Cats need claws and it’s in their nature to scratch. Unfortunately, many of the surfaces they use are furniture instead of scratching posts. Instilling appropriate scratching behavior is possible, but, it’s also easier said than done. Teaching your cat to use a scratching post is like any other trained behavior. It takes time, consistency, creativity, strategy and persistence.
Why cats scratch in the first place
Cats scratch as a form of communication. They also scratch as a form of stretching the muscles in their toes, shoulders, back etc. Even as an only cat, communication something that is ingrained deep within their biology. If your cat does scratch your furniture, you’ll probably notice that they usually scratch in an obvious place rather than in an inconspicuous spot in the back. They aren’t looking to hide their scratching. It’s basically a Facebook or Instagram post left for the next cat who walks by. Stretching is essential and the right scratching surfaces make for the most productive stretches. If you’re not providing it, they’ll find a surface that works for them!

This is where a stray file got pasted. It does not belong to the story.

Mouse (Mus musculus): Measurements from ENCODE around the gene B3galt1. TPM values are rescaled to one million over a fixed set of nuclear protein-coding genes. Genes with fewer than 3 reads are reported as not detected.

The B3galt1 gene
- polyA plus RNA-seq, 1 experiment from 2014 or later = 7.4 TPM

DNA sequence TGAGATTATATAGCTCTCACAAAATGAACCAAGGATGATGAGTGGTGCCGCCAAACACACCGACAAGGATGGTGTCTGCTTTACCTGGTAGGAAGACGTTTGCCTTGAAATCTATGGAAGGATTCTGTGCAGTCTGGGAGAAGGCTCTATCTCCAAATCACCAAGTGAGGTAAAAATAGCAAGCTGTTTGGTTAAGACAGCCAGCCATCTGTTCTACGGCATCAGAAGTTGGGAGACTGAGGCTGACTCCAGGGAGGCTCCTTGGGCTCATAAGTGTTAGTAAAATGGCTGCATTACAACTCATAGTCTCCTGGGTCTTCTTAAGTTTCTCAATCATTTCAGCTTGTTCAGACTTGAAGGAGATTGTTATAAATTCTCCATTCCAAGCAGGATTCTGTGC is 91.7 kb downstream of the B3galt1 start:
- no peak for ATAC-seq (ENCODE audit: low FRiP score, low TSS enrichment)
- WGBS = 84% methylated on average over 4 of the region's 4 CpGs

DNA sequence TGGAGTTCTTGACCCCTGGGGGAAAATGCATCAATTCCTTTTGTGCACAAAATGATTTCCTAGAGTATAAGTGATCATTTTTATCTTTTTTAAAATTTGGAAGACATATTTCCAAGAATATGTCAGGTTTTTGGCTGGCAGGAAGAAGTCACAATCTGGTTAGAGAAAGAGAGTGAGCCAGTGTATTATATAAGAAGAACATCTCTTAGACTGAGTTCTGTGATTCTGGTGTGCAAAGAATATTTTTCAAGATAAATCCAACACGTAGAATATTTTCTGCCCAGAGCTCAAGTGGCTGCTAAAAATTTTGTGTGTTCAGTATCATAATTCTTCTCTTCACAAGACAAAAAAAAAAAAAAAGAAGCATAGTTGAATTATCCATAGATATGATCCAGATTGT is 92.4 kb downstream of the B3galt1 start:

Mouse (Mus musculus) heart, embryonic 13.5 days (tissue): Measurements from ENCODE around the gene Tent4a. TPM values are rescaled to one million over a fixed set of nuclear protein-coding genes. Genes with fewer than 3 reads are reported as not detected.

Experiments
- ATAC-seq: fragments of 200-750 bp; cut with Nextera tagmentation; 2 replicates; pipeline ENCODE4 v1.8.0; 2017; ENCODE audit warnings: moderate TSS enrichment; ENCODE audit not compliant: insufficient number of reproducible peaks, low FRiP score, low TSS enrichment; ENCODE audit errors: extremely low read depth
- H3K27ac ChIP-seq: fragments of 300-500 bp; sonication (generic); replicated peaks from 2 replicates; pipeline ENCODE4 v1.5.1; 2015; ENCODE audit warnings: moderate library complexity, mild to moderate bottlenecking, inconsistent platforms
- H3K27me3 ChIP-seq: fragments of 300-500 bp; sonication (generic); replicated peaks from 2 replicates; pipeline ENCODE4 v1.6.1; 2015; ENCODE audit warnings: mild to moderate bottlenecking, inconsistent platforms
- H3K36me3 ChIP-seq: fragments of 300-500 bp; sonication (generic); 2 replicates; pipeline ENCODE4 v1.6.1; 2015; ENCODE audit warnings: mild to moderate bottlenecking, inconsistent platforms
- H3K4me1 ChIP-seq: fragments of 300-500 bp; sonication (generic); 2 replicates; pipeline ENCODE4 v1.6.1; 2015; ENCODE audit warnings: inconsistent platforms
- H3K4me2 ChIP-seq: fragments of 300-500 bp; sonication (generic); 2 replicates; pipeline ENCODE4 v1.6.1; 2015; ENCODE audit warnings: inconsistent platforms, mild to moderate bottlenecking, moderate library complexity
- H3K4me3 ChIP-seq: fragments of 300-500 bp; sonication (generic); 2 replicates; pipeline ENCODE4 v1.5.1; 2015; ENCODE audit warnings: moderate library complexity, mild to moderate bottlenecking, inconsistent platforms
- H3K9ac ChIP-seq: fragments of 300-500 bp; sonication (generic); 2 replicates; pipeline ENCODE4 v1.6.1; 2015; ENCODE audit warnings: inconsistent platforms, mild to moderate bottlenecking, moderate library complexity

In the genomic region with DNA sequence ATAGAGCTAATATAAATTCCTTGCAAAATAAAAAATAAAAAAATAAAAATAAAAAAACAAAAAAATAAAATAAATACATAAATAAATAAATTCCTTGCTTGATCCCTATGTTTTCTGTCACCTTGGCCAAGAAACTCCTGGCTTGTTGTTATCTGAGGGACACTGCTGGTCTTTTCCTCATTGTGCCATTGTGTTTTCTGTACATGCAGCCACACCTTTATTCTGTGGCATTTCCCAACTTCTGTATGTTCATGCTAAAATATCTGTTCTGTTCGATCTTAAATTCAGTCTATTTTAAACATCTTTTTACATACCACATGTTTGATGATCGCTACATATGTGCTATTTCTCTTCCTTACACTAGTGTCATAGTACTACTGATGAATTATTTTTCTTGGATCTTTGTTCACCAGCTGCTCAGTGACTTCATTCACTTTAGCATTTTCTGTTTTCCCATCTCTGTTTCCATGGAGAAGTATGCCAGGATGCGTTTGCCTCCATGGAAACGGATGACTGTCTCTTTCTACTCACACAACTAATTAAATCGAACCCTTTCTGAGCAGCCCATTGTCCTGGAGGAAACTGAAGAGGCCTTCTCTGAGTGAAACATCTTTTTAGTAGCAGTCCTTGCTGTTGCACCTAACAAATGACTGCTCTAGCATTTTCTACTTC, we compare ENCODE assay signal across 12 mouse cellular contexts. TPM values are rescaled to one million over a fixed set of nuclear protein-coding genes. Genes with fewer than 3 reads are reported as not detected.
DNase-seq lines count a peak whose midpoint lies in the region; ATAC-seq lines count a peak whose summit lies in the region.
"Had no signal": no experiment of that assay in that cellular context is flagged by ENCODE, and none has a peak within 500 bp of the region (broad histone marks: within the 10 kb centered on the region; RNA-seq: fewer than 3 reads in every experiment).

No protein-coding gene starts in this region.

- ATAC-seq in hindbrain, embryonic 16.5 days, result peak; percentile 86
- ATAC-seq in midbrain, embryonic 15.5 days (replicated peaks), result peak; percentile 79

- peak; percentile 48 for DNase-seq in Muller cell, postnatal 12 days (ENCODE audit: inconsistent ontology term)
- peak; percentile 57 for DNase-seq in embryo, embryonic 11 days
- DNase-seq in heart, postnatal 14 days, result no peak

Providing the right scratching posts
Right now you might be thinking, “I do have scratching posts but my cat doesn’t use them.” Like people, all cats are different. Although most cats enjoy scratching, they each have their own style. First, assess if your cat prefers to scratch vertically, horizontally or both? This is usually pretty obvious as your cat may be more drawn to your couch or carpet. My one cat, Mikita, likes both horizontal and vertical. The other, Dahlia, prefers horizontal scratching.